- Dead dead: Folded. Shuttered. Gone for good. Staff laid off. Throw away the business cards. Shred the back issues. There is nothing more to see here. Notable recent victims: 02138, Play.
- Folded into the mothership: When a publishing company doesn't quite have the hear to say they're folding a magazine for good, they'll say instead that they're "consolidating its content" into some other larger, more stable title. Sometimes this is accurate. Other times, it's just a polite way to leave laid-off staffers with a bit of self-esteem. "At least our magazine survived, in a way!" Notable recent victims: CosmoGirl, Men's Vogue, O at Home.
- Online only: In rare instances, this can be a forward-thinking move by a company that really believes that the internet is the future, and print is an anachronism. More often, it's a way to keep a magazine brand on life support on a shoestring budget, just in case. Notable recent victims: The Christian Science Monitor (not a magazine, but a publication that actually did this strategically), PC Magazine.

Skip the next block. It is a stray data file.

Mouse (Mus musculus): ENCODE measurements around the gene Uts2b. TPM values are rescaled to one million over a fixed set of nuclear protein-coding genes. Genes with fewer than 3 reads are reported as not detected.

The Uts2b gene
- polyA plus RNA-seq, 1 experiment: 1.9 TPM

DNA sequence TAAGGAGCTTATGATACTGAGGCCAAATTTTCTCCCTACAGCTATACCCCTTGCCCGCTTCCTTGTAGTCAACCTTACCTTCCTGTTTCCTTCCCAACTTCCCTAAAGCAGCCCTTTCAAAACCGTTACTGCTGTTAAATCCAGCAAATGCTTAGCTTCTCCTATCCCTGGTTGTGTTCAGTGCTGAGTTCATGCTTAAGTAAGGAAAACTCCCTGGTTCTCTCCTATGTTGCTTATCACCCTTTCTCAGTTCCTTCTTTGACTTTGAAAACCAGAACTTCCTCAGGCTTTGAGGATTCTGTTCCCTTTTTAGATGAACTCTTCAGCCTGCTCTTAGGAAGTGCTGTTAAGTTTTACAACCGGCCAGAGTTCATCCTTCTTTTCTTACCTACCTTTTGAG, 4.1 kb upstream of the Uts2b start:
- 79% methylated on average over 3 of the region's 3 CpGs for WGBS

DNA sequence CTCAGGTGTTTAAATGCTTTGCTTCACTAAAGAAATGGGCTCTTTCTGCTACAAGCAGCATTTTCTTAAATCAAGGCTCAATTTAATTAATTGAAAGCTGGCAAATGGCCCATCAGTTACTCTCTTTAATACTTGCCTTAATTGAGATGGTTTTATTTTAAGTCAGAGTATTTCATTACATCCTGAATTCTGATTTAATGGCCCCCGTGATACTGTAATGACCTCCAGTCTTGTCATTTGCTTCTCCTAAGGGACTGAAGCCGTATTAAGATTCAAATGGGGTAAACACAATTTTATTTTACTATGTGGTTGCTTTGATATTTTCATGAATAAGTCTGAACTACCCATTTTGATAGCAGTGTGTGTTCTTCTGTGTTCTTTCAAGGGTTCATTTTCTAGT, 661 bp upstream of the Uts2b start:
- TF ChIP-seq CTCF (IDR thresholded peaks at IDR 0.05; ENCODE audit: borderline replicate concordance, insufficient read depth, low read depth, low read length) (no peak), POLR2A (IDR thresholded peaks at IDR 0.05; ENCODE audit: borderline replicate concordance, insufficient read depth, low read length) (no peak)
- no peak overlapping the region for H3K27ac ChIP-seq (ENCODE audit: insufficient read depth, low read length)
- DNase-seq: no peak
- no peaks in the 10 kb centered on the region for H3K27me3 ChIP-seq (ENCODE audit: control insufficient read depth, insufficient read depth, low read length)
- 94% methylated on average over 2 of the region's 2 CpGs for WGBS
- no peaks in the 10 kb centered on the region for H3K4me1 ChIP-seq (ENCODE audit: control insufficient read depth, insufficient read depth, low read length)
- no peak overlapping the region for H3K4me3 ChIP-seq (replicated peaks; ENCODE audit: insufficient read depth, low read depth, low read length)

- Zombies: Some magazines die, but then they come back again! They are the undead. Usually, they die again. And then maybe rise again. And die again. And so on. Notable recent victim: Radar, of course.
Just because we're in the midst of a Great Magazine Die-Off, you may be under the impression that all magazines die equally. Not true!
We Leading magazine scientists have identified four distinct varieties of magazine death. Each has its own special flavor of despair for all those connected with the deceased publication. Here they are, from most common to least: